- Jeff Passan at Yahoo Sports1 hr ago
SAN FRANCISCO – The perfect Kansas City Royals victory included every morsel that encapsulates this run to the World Series. Dynamic pitching. Pristine glovework. Enough hitting. And completely curious, illogical managing from Ned Yost that somehow works out for the best.
An early lead that yielded to a tense stretch in the middle of the game crescendoed with a 3-2 victory for Kansas City on Friday night that gave the Royals a 2-1 series lead over the San Francisco Giants. The win ensured the Royals would return to Kansas City – either for a Game 6 or, with two more wins here at AT&T Park, as world champions.
While the postgame focus for the Giants will center on whether to bring ace Madison Bumgarner back on three days’ rest to start Game 4 on Saturday, the Royals will bask in their second consecutive win and 10th in 11 postseason games.
- Jeff Passan at Yahoo Sports1 day ago
Most of the people who live in the neighborhood don't use the pond. And that's a shame, because in the summer, it's a gem. Dragonflies dance above. Frogs linger on the edges. Geese teach their goslings about life in the Kansas suburbs. Crappie and bass and bluegill and catfish swim about, waiting for a snack, oblivious to the hook that accompanies it.
Nothing beats a day of fishing, Wade Davis believes, and considering he's in the middle of among the most brilliant relief seasons in baseball history, one culminating with a World Series appearance for the Kansas City Royals, he very much appreciates what the pond offers. Davis, 29, grew up in Lake Wales, Fla., and spent summers with his dad on a johnboat. Three or four days a week he'd bake in the sun, red as the seams on a ball, and not care because he was catching fish.
- Jeff Passan at Yahoo Sports1 day ago
KANSAS CITY, Mo. – Nobody quite understood what was happening. Salvador Perez cocked his head askew. All the players on the Kansas City Royals' bench suffered from a case of celebratus interruptus. The umpiring crew raced toward the burgeoning mob at home plate. And after tempers cooled and the detritus of an almost-brawl in the World Series cleared, everyone realized the entire scene mushroomed from the tired act that is Hunter Strickland getting a little sore after another meltdown and just wanting to fight.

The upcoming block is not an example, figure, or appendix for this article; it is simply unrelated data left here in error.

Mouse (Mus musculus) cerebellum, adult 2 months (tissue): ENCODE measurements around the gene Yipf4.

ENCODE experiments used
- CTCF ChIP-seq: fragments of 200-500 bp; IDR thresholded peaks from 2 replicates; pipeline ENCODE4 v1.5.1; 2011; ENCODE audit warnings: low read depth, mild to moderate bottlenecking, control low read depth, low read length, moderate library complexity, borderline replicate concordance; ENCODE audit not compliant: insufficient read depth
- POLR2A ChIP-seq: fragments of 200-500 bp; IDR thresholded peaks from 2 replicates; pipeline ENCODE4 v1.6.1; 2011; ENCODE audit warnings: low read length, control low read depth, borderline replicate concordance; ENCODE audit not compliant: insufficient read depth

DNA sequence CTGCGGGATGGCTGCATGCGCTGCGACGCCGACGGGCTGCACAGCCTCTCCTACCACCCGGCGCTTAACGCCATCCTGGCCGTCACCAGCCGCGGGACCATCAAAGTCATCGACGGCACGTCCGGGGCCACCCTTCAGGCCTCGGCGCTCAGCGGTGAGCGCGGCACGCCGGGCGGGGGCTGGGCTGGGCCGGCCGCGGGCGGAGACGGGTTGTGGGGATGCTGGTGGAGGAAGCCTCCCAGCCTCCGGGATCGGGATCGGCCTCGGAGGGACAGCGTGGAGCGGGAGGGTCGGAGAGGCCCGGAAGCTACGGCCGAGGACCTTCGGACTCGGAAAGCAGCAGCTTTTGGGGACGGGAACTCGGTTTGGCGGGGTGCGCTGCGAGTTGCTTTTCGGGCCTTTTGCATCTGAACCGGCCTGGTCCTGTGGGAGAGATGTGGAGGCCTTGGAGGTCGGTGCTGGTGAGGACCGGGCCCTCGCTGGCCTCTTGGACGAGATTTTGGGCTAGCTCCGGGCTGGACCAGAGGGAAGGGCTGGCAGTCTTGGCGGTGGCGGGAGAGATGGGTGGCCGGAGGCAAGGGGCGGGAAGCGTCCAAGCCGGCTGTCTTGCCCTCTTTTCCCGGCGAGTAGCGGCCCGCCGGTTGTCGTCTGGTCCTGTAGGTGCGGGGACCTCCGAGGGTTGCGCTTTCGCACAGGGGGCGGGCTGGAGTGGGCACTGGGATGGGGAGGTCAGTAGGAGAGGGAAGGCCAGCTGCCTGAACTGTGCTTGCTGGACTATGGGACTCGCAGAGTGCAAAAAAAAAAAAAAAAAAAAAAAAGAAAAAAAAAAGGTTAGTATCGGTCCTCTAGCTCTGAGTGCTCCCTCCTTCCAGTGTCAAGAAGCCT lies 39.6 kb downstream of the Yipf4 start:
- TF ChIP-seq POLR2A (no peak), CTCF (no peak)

The 2014 World Series jolted to life in the sixth inning of Game 2. Until that point, it registered similar to the sloppy Game 1, a runaway San Francisco Giants victory. Then the Royals of every prior day in October arrived, slapping hits, shooting gaps, running bases and frustrating a pitcher badly enough that machismo replaced wits.
- Jeff Passan at Yahoo Sports2 days ago
KANSAS CITY, Mo. – Tempers flared. The benches cleared. A fight nearly broke out. And a World Series with little verve finally got the jolt it needed Wednesday.
Omar Infante’s two-run home run set off the extracurricular activities and capped a massive sixth inning for the Kansas City Royals, who avenged a Game 1 defeat with a 7-2 victory over the San Francisco Giants in front of a raucous 40,446 at Kauffman Stadium.
Giants reliever Hunter Strickland, who allowed a two-run double to Salvador Perez a batter before Infante, exchanged words with Perez as he rounded the bases on the home run. While unclear who or what prompted the jawing, it grew from stares and words to Strickland challenging Perez to meet him on the mound. Perez declined the invitation, though players from both teams spilled onto the field in case further displays of misplaced manliness manifested themselves.
- Jeff Passan at Yahoo Sports2 days ago
KANSAS CITY, Mo. – For nearly a month, the Kansas City Royals forgot what the solemnity of a losing clubhouse felt like. No music straining through the speakers. No boisterous ceremony tabbing the player of the game. No smoke machine coughing out thick clouds of vapor. Just quiet and reflection and stunted voices trying to remind the Chicken Littles in the room that one loss does not a crisis make.
The Royals lost Tuesday. They lost bad, 7-1 in Game 1 of the World Series to the San Francisco Giants. They lost with their best starting pitcher, James Shields, allowing three runs in the first and five over three innings while watching his ERA this postseason balloon to a most inconvenient 7.11. They lost in front of a crowd of 40,459 at Kauffman Stadium that deflated following that first inning and, despite efforts to the contrary, never found any of the energy that permeated in four previous home playoff games. They lost to Madison Bumgarner, a pitcher who better embodies the Big Game nickname affixed in front of Shields' first name.